The Cycling Happiness Index

cyclists riding vintage steel bicycles in Tuscany

On my first solo ride back on the road last week after a hiatus indoors, I started thinking just how good it was to be back on the road and outdoors, and why it is so important for me to ride.

I recalled an article I had read a few years back where riders were asked ‘why they ride’. One respondent said he rides because he returns from a ride “a better man than when he left”.

This made a lot of sense to me as I definitely believe riding allows me the time to process and crystallise thoughts if I am on my own, or share ideas, problems and conversation when I’m with a mate or two…. and this is always a good thing.

As I kept riding, my mind wandered as it invariably does, and next I found that I was thinking about information and information overload, and how good it was to not be on a computer or connected to a device . Over recent weeks, I had spent time each day combing through different websites to obtain some kind of understanding and get a handle on what was unfolding with COVID-19, and while the access to information was just so easy, I asked myself what was having this information really doing for me anyway.  How much is too much information?

A bicycle computer with the Sella Ronda ride profile

Cycling, data and the ride 

I think this question of ‘how much information is too much’ also applies to cycling. I know that for some, data capture of a ride is as important and sometimes nearly more important than the ride itself.  When I see this happening on rides I’m leading in Italy on our Italian cycling tours or in other situations, I do quietly wonder why anyone really cares about how far, how high and how fast they ride….. are any of these indicators of or precursors to someone enjoying their ride more than someone else?

I know that I am absolutely in the minority, but I usually ride without a speedo and cadence, never with a power metre, and  sometimes with a GPS. I love to ride by feeling, not data so I do wonder why it is important for so many to capture and share the km’s that have been ridden, and whether I am missing something? I do always arrive at the same conclusion though. For me, the numbers don’t add any value or contribute at all to how much I enjoy a ride.  If I ride faster, will I like the ride more….and will I like it more than a rider who has taken more time?

 

Cyclists in an Italian trattoria eating a mid ride lunch of Pici con ragu

The key elements of a good ride – ‘the cycling happiness index’

So what are the elements that contribute to a good ride?

As I enjoyed the lightest zephyr of on my back, as I was heading down to the peninsula, this thought went around and around in my head.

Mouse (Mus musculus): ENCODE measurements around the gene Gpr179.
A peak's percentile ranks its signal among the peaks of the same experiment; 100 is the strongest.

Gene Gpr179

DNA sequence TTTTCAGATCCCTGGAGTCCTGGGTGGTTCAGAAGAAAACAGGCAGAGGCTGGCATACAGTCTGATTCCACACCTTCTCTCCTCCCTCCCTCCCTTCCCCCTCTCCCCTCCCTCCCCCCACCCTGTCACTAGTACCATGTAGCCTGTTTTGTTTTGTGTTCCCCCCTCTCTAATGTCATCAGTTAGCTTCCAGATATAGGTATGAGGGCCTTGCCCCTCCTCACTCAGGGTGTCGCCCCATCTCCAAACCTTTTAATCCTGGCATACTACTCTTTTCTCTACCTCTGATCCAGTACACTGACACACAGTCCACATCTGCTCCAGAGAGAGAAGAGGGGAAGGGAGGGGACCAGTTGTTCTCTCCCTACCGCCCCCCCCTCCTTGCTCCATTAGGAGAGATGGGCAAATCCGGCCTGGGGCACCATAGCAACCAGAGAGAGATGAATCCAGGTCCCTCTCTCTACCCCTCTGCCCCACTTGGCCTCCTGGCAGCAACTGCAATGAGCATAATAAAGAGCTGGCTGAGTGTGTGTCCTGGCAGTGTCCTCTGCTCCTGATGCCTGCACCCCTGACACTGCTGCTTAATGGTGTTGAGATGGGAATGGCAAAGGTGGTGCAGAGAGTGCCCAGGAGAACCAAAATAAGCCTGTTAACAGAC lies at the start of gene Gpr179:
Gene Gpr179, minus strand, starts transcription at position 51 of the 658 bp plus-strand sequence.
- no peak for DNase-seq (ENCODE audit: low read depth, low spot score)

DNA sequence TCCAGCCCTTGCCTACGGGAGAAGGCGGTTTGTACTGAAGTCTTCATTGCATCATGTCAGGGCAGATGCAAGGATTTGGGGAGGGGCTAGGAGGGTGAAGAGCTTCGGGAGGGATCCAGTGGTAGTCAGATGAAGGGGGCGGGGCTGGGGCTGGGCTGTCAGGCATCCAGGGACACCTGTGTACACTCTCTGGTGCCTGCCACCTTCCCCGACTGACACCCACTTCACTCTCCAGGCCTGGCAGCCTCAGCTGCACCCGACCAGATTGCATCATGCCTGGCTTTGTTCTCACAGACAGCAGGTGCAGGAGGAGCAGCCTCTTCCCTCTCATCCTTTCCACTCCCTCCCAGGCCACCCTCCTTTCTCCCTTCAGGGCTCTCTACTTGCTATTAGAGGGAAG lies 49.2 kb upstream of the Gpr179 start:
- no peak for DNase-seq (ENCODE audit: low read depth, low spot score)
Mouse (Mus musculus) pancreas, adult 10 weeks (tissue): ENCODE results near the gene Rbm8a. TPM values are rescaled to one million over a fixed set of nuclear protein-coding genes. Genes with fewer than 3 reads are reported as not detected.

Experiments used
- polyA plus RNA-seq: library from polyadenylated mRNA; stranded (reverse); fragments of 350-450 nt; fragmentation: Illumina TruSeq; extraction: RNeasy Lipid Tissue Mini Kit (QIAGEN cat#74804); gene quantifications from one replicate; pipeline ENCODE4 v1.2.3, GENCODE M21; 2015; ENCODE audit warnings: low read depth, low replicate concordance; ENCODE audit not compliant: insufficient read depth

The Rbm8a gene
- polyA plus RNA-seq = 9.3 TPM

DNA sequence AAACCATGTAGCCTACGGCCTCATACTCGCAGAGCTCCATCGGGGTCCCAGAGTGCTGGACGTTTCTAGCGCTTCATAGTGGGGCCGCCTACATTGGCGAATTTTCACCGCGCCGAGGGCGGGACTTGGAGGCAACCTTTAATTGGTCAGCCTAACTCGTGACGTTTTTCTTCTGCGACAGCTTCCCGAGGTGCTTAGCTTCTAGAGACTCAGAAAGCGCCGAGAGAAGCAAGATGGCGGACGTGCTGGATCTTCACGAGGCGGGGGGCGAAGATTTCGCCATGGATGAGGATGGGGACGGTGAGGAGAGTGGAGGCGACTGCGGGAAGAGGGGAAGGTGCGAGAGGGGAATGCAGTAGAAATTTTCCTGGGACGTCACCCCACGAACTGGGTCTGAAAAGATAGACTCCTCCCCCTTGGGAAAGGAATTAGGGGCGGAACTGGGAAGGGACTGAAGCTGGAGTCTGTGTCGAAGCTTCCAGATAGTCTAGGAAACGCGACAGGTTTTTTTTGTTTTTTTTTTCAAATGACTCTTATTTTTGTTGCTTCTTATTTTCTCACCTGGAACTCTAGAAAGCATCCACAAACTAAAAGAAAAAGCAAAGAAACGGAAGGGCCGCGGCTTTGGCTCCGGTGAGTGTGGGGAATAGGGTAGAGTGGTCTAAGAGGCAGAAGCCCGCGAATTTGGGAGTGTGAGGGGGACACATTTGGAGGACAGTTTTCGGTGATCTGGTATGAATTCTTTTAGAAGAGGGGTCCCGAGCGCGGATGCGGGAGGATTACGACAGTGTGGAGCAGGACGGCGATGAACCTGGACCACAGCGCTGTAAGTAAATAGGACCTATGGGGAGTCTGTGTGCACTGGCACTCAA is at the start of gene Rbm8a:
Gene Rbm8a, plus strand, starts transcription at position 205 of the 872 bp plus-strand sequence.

What makes one ride better than the other, and just because one person can ride a route or hill faster, does this mean they’ll enjoy it more?

If you do capture data, is this for yourself and your own internal processing? Or is it to compare and compete? Or is it for some other reason? All are absolutely OK as we are all motivated differently, but I know the data adds nothing to my experience of a ride.

What would be the contributing factors that would make one ride better than the next?

If there was a Cycling Happiness index, what would be the inputs? How would you calculate this?

My thinking went something like this….

You would start with five points, because you have gone for a ride. + 5….then….

A couple of different days could look like this.

a graph to measure your happiness when cycling

So for me, the key inputs to a great ride are:

  • Who you’re riding with
  • Conditions you’re riding in
  • Where you’re riding
  • How much climbing is involved
  • How much traffic is around you
  • The rewards of mid and post ride sustenance and hydration

a group of cyclists having a celebratory beer after the La Fausto Coppi Gran Fondo

Speed is not important.

I like to challenge and push myself but being able to ride 30+k’s per hour on a flat road and not seeing or feeling a thing, is not in the same game as riding 19k’s an hour on a loop with plenty of hills, vistas and coffee.

Competition is not important.

I believe there is already too much competition in other parts of our lives and I do not want to add another layer of measurement and ‘competition’ into an activity that is for me about simple enjoyment, “relaxation” and adrenaline fuelled therapy.

So where did I get to after all this reflection and thinking on my ride?

Did I come back feeling a better man? I think so.

Ultimately, is there such a thing as a bad ride? I don’t think so.

What are the inputs for your Cycling Happiness Index?

During these times, it’s good to reflect on what’s important and what drives us.  We often see this reflection happening naturally for riders when they’re on an Italian cycling holiday with us because it seems to go with the territory of being in Italy and taking time out. If you’re interested in finding out more about our tours, please visit our tour pages or reach out anytime.

 

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